June 22, 2022
In the United States, access to good, reliable, community-based medical care continues to present a challenge, especially for those individuals living in under-served and under-resourced communities. Many hospitals have tried to implement initiatives designed to improve access, but the innovation has been slow to materialize and has been hampered by regulation. Private enterprises are hoping to fill the care gap. Lucia Ryll, fourth year medical student and Health Sector MBA candidate from Boston University, recently penned an op-ed for Medpage Today that speaks to the potential benefits and pitfalls of industry stepping in to answer the social challenge of access to healthcare.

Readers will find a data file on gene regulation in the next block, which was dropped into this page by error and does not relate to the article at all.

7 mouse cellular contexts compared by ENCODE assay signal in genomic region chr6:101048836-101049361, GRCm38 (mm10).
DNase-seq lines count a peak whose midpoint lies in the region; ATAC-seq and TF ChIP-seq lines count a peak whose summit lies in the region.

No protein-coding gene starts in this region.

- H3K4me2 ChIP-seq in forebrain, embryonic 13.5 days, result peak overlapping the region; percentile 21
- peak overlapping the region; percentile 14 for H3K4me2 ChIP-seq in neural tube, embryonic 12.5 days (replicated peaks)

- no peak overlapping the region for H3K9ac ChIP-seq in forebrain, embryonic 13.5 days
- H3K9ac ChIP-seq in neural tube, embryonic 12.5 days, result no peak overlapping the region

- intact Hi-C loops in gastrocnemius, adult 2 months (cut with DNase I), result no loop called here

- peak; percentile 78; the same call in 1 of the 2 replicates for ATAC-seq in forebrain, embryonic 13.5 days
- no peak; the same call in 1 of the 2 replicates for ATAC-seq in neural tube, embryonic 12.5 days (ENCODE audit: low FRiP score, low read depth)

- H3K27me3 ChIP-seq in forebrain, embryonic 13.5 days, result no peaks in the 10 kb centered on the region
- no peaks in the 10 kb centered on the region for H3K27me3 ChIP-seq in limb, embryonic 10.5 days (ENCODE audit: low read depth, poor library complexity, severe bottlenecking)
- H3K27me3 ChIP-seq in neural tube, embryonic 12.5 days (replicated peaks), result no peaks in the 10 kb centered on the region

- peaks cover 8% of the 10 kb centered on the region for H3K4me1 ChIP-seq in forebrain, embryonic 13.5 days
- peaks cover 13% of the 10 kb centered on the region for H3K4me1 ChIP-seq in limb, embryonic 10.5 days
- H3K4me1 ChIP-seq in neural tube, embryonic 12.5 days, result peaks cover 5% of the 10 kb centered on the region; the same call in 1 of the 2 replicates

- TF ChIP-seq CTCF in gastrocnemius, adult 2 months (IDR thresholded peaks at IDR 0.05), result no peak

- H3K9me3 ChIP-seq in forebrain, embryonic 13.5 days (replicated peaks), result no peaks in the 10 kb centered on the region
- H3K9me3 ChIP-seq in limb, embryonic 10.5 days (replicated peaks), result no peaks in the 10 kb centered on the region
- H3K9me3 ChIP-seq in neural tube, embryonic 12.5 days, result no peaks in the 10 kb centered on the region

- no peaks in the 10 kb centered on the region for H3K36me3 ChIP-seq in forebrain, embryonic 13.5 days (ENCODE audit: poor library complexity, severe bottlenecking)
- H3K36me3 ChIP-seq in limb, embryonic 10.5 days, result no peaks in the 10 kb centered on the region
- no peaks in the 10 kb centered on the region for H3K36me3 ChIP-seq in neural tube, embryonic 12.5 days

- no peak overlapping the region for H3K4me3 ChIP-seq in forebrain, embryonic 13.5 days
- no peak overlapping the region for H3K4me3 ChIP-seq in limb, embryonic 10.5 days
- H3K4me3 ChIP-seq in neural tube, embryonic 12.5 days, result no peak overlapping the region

One of the biggest names in healthcare trying to close the access gap is CVS Health. In November of 2021, CVS announced that they would begin hiring primary care physicians to staff their new HealthHUB clinics. This move makes CVS Health the first company to offer physician patient care with a pharmacy, covered through its own insurance plan (Aetna), and managed by its own pharmacy benefit manager (Caremark).
“With the majority (71%) of Americans living within a 5-mile radius of a CVS, the company is poised to deliver local, convenient primary care. However, the complexity of incentives in the integrated CVS Health model pose reasons to approach this new model with caution.”Lucia Ryll
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